Learning your Role in Teamfights Part 1: Metrics for Analyzing Team Matchups

One of the systemic problems that runs rampant among lower level LoL players is a general lack of purpose, especially in teamfights.  You might think that this is largely due to some of the issues I’ve talked about before related to turning your brain off and auto-piloting through matches, and while that’s certainly not helping, I think that this issue is actually considerably deeper than just that.  See, one of the beautiful things about LoL is that while characters may fall into similar archetypes, the synergies between full team comps can drastically alter how to optimally play your character.  The problem that many people run into along these lines is that they have a hard time adjusting their personal strategies to play better in specific scenarios.  Namely, here’s what most of the LoL Community has been trained to think of as their role in teamfights based on their role:

  • Bruiser: Dive opposing carries and chase them from the fight and/or kill them.
  • AoE Caster: Try to hit as many people on the opposing team with your AoE spells.
  • Assassin: Try to blow up the opposing AP before they can use their main spells or try to blow up the opposing AD.
  • Ranged Carry: Stay the hell away from everything and shoot the highest damage target that you can from a safe range.
  • Support: Babysit your Ranged Carry and prevent opposing Bruisers and Assassins from killing them.

While these are good rules of thumbs that can give us a very basic understanding of what our character is supposed to be doing, they fall short of describing how to become a successful teamfighter in LoL.  What I want to do in this series is teach you how to put some more thought into teamfighting strategy.  In today’s installment I’m going to try to start us off by breaking down teamfights into discrete elements that can help paint the right picture of how the two teams match up.  However, I don’t want anyone to take my word here as the end all, be all.  If you find yourself comparing teams completely differently, there’s nothing wrong with that, so long as you’re figuring out how the teams match up and how you and your team should be approaching teamfights.  That being said, let’s get into my metrics.

The first thing I look at when comparing teams and how they match up is mobility.  Mobility in LoL comes in basically two forms; Long Range Mobility and Short Range Mobility.  Long Range Mobility is your ability to move from one lane to another quickly and most characters in the game are pretty mediocre in terms of Long Range Mobility.  Some examples of characters with stronger innate Long Range Mobility are the global and semi-global teleport characters (Shen, Pantheon, Twisted Fate, Nocturne), low cooldown jump or blink characters (Nidalee, Shaco, Kassadin) and characters with innate movespeed bonuses (Teemo, Miss Fortune, anyone with Boots of Mobility).  Also, any character who’s using the Teleport summoner spell obviously has great Long Range Mobility.  Having a significant Long Range Mobility advantage is one of the most powerful advantages to have in LoL, as this means that you can apply pressure to multiple objectives at once while still being able to quickly group as five if a fight breaks out.  Essentially, if you have a strong Long Range Mobility advantage, you need never teamfight 5v5 as long as you can maintain enough ward coverage and map control to properly adapt to the opposing team’s movements.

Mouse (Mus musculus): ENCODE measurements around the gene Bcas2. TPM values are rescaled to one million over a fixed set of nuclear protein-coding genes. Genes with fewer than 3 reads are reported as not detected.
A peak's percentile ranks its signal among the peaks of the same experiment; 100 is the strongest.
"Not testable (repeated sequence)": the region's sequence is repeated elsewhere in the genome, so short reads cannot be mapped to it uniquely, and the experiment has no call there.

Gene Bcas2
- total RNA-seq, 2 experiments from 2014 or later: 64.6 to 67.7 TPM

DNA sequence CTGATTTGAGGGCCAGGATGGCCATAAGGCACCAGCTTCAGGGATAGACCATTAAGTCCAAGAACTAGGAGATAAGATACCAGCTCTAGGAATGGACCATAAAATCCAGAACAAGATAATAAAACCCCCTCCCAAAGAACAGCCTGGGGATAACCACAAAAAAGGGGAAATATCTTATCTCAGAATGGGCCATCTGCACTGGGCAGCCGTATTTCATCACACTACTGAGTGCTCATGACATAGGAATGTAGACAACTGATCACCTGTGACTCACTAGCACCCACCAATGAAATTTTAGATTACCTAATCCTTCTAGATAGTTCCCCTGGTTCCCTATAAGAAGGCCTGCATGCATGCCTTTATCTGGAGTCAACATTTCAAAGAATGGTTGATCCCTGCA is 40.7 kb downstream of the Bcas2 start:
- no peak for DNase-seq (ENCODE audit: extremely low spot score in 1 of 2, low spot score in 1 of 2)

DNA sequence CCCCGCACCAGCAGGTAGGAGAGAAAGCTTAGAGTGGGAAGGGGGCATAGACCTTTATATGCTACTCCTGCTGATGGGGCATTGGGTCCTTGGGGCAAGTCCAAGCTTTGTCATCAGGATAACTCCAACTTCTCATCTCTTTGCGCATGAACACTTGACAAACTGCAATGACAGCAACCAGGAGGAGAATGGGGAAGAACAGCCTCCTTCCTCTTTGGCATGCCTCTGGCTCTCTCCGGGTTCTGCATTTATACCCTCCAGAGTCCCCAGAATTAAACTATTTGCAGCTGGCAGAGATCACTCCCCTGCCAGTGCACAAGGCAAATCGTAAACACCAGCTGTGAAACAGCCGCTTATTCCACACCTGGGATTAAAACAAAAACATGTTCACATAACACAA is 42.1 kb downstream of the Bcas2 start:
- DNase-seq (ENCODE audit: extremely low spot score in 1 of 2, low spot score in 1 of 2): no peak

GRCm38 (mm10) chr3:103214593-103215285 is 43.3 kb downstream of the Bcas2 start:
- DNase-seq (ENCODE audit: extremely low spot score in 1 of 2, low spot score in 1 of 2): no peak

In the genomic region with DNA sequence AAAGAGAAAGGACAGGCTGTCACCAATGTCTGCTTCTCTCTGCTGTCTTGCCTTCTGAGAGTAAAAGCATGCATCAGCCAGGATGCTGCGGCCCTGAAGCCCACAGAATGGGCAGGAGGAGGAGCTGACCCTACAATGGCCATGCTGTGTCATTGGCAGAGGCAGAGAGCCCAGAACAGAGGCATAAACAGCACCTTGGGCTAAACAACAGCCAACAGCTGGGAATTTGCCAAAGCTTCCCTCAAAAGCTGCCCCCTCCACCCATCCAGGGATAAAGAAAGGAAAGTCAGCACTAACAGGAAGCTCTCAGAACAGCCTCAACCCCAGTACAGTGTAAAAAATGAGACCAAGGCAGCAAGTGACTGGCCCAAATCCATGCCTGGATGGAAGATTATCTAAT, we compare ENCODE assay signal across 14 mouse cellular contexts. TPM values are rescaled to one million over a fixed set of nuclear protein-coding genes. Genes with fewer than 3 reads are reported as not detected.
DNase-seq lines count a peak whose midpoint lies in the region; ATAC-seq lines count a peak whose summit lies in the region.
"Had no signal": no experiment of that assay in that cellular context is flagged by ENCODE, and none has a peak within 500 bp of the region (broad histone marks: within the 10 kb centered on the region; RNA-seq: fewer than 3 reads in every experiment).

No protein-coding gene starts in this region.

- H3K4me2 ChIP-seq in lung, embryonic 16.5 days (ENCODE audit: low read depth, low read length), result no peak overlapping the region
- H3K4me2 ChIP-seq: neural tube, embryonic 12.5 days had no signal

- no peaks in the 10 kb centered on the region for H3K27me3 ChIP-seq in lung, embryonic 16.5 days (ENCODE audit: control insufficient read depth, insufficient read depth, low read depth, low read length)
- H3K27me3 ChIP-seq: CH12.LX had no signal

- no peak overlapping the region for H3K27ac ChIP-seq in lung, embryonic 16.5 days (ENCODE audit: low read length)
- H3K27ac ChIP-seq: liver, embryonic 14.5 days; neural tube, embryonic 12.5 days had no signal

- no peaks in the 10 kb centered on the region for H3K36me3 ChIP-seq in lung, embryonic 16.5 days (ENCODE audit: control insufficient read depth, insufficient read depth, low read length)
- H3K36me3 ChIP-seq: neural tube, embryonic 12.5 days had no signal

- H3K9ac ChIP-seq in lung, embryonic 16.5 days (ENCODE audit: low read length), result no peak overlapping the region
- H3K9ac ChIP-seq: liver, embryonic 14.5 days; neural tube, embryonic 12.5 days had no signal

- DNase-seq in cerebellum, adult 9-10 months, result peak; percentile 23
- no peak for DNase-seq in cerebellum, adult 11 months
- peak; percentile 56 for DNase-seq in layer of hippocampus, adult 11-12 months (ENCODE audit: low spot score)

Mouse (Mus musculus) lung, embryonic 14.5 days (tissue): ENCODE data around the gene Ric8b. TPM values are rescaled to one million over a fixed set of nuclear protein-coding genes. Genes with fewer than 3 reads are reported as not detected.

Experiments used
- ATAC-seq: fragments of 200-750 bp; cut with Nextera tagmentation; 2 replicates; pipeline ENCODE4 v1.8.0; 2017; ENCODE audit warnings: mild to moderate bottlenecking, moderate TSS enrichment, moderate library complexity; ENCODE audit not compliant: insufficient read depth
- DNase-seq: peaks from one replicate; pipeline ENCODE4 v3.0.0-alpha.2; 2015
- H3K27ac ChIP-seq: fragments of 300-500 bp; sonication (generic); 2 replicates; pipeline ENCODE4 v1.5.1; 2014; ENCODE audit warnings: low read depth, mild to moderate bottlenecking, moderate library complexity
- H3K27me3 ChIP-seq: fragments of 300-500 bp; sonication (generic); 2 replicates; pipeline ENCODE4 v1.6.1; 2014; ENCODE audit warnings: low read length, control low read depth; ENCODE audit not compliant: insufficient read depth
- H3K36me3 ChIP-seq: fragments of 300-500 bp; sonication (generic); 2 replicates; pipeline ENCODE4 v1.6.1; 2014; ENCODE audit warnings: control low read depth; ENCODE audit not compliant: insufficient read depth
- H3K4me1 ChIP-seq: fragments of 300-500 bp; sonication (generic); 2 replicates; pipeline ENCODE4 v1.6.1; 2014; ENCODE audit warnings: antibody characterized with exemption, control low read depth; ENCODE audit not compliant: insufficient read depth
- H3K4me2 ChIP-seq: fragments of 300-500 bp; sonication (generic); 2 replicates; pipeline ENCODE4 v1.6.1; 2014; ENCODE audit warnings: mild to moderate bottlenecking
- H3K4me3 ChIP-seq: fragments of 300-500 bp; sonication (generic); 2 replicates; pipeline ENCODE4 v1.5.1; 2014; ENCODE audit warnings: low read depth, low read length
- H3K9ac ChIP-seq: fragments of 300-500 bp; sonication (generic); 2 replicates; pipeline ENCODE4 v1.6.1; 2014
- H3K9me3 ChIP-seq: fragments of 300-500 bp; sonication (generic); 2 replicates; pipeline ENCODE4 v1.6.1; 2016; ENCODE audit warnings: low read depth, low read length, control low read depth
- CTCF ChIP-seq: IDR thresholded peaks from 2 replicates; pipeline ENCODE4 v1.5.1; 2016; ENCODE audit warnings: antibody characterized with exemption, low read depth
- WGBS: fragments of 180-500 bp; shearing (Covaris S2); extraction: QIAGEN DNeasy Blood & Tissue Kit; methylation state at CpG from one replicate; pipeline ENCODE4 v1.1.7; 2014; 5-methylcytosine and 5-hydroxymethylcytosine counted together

Short Range Mobility on the other hand, is much more common in LoL and can be found in all sorts of movespeed buffs, dashes, and blinks.  Typically, Short Range Mobility is either strictly offensive (dash to target enemy) or completely free form (move faster, blink to location).  All short range mobility is useful for initiation.  If you’re a highly mobile team and an opponent gets out of position, you should be able to quickly reposition to initiate a fight to punish your opponent for their mistakes.  Non-targetted blinks and speed boosts are also extremely useful for spreading out and staying in safe positions.  An Ezreal with a wall to blink behind is in a much safer position than an Ashe in the same position because he can quickly react to new information and get to safety.  Generally speaking, Short Range Mobility advantages can be leverage via dictating initiation and disengaging, which is typically most useful in the open, between objectives or at neutral objectives, but not at towers.